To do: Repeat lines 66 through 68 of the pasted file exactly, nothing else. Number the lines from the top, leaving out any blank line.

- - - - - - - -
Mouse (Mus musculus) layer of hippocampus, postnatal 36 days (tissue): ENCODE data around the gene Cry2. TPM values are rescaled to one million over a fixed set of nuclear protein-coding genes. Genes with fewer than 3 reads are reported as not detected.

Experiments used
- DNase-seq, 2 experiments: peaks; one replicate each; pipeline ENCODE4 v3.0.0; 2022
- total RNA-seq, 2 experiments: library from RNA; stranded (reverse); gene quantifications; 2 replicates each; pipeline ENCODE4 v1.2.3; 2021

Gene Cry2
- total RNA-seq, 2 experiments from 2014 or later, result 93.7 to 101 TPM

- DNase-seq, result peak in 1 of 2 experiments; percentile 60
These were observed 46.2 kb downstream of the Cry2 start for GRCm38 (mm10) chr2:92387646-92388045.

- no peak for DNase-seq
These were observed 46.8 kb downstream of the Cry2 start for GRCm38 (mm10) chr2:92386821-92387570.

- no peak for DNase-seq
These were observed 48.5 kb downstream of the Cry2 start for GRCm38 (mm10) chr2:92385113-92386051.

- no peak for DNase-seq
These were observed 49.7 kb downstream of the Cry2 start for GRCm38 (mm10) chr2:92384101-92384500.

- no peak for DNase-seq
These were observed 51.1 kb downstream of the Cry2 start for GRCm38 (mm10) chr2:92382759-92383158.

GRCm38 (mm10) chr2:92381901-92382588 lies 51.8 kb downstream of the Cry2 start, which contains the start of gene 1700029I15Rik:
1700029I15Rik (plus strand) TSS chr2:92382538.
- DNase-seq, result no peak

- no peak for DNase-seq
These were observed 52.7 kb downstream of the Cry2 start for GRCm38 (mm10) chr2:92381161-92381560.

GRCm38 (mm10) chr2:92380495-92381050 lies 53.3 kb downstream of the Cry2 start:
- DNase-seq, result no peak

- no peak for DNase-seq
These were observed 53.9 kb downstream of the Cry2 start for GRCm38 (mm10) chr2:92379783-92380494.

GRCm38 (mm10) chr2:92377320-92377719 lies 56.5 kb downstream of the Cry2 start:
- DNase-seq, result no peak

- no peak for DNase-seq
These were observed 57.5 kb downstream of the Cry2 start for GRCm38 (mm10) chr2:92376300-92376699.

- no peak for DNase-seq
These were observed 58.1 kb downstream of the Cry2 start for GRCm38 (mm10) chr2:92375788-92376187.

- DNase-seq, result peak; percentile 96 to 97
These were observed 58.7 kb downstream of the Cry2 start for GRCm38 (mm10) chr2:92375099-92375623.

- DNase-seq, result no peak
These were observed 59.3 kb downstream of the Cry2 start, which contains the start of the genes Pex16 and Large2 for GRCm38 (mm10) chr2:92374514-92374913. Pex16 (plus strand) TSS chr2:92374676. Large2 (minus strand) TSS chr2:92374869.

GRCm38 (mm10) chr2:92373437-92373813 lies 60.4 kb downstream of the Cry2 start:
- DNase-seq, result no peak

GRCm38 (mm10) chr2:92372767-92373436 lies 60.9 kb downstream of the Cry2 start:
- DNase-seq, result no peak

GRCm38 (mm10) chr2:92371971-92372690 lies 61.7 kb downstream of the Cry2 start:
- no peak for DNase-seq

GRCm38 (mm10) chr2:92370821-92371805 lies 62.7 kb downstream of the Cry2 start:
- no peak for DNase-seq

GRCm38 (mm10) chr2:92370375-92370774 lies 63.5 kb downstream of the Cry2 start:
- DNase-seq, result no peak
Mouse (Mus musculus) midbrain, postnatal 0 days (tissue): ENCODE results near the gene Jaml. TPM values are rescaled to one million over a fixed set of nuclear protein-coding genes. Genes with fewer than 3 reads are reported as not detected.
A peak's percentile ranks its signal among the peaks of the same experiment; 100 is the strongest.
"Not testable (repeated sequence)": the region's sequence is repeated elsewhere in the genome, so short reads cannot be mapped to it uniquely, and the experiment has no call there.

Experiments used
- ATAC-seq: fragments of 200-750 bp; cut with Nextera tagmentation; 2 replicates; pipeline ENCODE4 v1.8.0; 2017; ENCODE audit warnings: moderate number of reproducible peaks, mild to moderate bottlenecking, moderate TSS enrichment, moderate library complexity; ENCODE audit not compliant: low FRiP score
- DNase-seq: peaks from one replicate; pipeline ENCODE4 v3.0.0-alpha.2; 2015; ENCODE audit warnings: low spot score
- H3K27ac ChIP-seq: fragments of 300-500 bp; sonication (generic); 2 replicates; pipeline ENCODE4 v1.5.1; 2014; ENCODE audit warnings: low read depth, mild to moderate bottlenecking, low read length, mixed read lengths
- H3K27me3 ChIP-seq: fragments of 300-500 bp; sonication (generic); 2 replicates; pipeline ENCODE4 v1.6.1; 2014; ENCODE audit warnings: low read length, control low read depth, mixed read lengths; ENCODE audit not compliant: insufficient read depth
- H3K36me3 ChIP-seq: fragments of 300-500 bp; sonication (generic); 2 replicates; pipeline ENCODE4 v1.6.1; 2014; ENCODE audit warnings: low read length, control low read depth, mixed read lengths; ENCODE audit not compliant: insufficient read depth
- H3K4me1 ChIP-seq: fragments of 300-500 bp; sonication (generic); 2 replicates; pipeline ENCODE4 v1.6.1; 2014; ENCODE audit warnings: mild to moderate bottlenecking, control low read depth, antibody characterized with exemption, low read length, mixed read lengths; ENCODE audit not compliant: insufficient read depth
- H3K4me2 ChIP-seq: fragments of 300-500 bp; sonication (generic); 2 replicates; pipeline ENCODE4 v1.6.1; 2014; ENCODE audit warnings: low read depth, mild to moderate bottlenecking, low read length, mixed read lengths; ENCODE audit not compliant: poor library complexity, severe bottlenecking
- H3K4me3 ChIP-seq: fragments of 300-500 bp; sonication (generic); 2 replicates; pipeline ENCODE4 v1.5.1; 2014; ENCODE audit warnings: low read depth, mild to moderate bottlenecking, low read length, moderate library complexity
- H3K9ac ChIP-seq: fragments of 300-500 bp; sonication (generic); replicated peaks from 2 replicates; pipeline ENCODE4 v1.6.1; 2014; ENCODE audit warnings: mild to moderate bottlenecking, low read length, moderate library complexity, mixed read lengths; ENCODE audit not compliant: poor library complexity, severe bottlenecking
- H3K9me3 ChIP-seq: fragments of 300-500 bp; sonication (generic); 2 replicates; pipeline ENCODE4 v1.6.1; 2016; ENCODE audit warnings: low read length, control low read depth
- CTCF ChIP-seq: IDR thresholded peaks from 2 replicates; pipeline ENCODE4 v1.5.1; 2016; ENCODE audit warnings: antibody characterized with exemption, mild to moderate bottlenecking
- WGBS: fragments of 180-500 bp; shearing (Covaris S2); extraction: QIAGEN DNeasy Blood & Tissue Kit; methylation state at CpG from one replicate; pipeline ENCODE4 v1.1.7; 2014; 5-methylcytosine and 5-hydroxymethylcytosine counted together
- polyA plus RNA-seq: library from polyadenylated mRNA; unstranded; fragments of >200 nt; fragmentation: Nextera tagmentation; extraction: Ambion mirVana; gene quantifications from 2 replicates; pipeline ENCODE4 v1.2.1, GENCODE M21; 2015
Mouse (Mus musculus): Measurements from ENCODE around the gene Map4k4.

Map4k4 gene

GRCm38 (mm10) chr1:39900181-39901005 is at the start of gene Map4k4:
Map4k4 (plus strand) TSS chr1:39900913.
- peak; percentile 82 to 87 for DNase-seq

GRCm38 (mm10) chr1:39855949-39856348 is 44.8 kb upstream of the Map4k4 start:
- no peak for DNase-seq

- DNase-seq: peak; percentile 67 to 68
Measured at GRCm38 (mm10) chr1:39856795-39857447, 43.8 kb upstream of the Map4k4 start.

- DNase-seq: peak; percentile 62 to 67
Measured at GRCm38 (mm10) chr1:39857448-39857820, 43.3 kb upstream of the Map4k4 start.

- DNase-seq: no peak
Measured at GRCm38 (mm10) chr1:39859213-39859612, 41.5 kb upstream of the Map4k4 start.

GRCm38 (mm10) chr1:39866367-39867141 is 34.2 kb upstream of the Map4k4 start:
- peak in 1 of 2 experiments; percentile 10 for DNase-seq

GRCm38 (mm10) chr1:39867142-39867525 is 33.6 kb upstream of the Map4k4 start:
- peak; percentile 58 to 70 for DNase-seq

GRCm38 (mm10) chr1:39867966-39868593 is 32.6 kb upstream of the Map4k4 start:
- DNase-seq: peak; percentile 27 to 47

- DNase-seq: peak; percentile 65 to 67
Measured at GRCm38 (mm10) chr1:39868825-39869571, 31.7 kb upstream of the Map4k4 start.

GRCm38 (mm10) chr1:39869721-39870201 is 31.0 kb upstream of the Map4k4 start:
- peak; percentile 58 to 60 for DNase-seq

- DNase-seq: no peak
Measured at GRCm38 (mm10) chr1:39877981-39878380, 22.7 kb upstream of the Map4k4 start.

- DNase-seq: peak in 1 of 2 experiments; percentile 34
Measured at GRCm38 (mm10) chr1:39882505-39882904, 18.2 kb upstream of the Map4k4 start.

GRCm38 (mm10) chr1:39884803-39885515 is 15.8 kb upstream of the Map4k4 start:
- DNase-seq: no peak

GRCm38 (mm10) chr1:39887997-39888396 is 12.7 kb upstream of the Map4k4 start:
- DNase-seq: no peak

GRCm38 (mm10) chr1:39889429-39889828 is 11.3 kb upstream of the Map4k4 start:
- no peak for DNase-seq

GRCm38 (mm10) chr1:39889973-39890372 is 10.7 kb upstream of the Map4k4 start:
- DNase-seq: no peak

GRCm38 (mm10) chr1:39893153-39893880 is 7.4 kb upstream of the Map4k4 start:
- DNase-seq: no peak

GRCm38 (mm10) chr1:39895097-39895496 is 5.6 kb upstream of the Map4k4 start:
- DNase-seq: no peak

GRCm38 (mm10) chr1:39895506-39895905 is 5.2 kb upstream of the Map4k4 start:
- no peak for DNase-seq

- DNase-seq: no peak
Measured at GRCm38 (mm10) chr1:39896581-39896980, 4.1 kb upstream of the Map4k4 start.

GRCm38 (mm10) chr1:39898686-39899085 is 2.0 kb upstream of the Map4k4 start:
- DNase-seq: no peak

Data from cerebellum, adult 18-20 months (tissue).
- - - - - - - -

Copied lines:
Map4k4 (plus strand) TSS chr1:39900913.
- peak; percentile 82 to 87 for DNase-seq

GRCm38 (mm10) chr1:39855949-39856348 is 44.8 kb upstream of the Map4k4 start: